Slices in Go can be awesome yet confusing at the same time. It’s a funky datatype for sure but extremely powerful once you get the hang of using them. Today we’re going to talk about what they are, why you would use a slice in Go, and some of the cool things you can do with them.

What is a Slice?

A slice is a data type in Go that points to an underlying array. Think of it as a “view” of an array. To appreciate what a slice does, you must know how an array works.

An array is a grouping of values of a particular type.

For instance:

var someints [10]int

This declares a group of 10 integers. You can add items in like so:

someints[1] = 33

Or you can initialize the array with values:

someints := [5]int{26, 44, 67, 12, 33}

They don’t have to be integers. You can have string arrays as well:

someints := [5]string{"Barts", "Yorkie", "Sholtzy", "Fisky", "Boomtown"}

And of course, each has an index and a value you can display:

“Golang Slices how to”

Easy stuff.

So why don’t we use arrays for everything?

In Go programming, you will (and should) use arrays all the time. They’re screaming-fast data types and are great when you know precisely how many elements you need upfront.

This is one constraint of arrays. You must know upfront how much space you’ll need. When you create an array, space is allocated for your data, whether you use it or not.

For instance, this works:

someints := [10]string{"Barts", "Yorkie", "Sholtzy", "Fisky", "Boomtown"}

Now you’ll notice your array has ten elements in it:

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The length of the array is 10, no matter what data is inside.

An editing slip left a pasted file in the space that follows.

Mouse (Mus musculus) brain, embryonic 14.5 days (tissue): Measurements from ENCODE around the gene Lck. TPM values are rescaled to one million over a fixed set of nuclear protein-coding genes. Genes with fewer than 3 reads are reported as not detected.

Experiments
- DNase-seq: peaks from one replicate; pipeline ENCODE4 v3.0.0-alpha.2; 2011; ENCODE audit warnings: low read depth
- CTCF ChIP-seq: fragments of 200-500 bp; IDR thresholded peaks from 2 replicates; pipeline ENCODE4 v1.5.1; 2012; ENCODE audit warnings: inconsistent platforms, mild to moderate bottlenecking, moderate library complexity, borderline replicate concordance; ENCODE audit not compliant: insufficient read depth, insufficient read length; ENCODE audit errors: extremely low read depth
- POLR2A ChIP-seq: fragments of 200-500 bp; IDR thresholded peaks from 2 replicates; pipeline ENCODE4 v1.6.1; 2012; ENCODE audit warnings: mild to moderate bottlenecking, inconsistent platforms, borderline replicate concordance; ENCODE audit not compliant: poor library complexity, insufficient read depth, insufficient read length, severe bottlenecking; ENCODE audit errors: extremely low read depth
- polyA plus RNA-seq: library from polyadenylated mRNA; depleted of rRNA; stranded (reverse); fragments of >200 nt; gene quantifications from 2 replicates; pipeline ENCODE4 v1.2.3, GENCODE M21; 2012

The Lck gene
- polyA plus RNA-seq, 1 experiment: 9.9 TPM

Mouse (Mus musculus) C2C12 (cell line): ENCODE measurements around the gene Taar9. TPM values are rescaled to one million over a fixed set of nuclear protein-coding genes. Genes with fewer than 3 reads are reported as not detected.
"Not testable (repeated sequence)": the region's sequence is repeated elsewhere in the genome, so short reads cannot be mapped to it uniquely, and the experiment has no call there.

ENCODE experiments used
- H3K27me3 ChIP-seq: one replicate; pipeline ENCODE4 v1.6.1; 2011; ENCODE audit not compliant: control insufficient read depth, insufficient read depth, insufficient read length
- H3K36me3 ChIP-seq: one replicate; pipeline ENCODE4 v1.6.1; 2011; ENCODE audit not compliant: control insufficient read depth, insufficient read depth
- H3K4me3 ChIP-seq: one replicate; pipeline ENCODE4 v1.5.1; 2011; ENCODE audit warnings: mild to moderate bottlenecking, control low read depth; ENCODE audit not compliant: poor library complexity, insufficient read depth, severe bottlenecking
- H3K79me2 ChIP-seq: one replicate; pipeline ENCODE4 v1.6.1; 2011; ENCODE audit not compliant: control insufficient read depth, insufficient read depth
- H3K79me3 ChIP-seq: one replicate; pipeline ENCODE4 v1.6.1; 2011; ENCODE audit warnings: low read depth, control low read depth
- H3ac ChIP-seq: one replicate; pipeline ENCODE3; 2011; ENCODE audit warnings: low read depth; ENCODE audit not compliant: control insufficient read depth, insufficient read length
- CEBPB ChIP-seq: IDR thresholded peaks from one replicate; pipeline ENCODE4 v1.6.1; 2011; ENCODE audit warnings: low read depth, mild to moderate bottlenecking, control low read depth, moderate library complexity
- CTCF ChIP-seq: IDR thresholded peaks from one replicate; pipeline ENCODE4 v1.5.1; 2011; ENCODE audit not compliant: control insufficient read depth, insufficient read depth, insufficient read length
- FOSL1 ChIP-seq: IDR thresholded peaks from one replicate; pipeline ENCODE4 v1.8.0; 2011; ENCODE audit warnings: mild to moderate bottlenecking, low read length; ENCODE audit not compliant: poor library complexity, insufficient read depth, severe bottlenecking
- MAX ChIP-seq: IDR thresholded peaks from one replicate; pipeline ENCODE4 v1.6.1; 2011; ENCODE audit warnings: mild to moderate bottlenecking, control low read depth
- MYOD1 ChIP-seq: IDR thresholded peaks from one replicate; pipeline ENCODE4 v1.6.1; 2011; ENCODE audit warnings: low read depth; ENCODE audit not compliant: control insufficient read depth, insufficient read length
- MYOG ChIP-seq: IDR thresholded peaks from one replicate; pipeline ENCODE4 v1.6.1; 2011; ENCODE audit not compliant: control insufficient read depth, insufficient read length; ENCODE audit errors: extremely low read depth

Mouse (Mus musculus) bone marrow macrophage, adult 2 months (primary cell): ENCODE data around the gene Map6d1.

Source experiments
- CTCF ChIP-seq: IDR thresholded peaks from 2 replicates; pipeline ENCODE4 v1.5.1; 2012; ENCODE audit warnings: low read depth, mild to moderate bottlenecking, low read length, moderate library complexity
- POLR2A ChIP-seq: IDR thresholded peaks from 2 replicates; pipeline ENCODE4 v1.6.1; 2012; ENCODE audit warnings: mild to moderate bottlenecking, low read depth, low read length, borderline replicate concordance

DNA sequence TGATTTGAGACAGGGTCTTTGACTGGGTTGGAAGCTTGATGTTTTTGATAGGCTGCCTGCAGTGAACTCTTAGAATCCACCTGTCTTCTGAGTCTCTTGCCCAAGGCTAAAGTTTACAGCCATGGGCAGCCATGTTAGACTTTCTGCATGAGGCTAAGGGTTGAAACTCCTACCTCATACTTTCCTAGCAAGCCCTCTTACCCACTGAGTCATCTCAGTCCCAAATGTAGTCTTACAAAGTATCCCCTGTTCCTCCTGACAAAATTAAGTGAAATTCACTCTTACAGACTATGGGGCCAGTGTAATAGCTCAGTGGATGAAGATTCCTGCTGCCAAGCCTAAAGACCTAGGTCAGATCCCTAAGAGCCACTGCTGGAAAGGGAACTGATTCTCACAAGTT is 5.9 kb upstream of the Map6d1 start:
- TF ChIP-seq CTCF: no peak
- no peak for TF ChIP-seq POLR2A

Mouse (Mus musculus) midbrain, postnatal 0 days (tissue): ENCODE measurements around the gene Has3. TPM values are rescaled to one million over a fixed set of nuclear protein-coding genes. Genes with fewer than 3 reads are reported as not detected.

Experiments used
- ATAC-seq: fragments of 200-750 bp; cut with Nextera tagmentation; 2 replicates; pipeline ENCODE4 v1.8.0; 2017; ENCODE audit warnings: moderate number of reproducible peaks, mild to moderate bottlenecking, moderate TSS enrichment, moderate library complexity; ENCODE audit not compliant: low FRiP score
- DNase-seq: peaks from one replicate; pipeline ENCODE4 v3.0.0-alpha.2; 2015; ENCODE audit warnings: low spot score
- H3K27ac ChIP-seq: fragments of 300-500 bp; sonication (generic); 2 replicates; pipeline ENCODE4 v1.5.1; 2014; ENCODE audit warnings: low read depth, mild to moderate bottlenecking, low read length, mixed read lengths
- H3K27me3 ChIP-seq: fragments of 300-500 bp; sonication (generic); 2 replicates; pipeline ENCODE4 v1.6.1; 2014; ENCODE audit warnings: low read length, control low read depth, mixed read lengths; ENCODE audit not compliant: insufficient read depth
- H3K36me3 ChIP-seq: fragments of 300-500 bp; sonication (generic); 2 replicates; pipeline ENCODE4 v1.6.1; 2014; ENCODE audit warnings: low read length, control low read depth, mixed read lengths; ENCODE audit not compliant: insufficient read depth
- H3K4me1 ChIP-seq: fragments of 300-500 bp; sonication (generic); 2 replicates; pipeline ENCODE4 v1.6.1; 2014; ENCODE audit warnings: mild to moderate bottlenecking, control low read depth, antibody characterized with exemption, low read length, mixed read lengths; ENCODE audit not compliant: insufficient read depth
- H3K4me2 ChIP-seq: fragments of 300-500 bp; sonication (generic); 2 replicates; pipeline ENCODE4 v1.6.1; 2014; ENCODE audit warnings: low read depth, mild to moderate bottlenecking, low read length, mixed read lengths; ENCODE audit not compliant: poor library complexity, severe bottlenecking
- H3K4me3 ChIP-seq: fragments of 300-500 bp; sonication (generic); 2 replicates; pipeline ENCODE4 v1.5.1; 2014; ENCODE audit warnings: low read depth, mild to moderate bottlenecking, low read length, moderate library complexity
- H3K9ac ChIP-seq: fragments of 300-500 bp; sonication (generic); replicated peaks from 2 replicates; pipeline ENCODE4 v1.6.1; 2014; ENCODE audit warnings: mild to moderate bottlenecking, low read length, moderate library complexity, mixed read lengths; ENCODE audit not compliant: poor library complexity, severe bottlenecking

You can add to that array:

someints[5] = "Jonesy"

And it will add to your list.

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However, you’re restricted to the ten elements you declared in your array. If you try to do this:

someints[15] = "Shoresy"

You’ll get an error:

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It’s not a big deal. You can always recreate a new array with more elements and transfer the contents of the existing array into the new one.

But, slices do this for you. Hence the reason we’d want to use them. Let’s take a look.

How to use Slices

Using a slice is almost identical to an array. However, a slice becomes a dynamically typed array.

Let’s look at the array we just created. We’ll check the length of the array:

fmt.Printf("Length of someints: %v\n", len(someints))

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That tells us the length is ten, but we only have five names in there. So let’s change it to a slice.

someints := []string{"Barts", "Yorkie", "Sholtzy", "Fisky", "Boomtown"}

There isn’t much of a difference in syntax or the way we use it. But now, when we display it:

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That’s an accurate length.

Plus, we can add as many elements as we want to it:

someints = append(someints, "Jonesy", "Shoresy", "Wayne", "Katy")

And our slice has grown to accommodate the new values: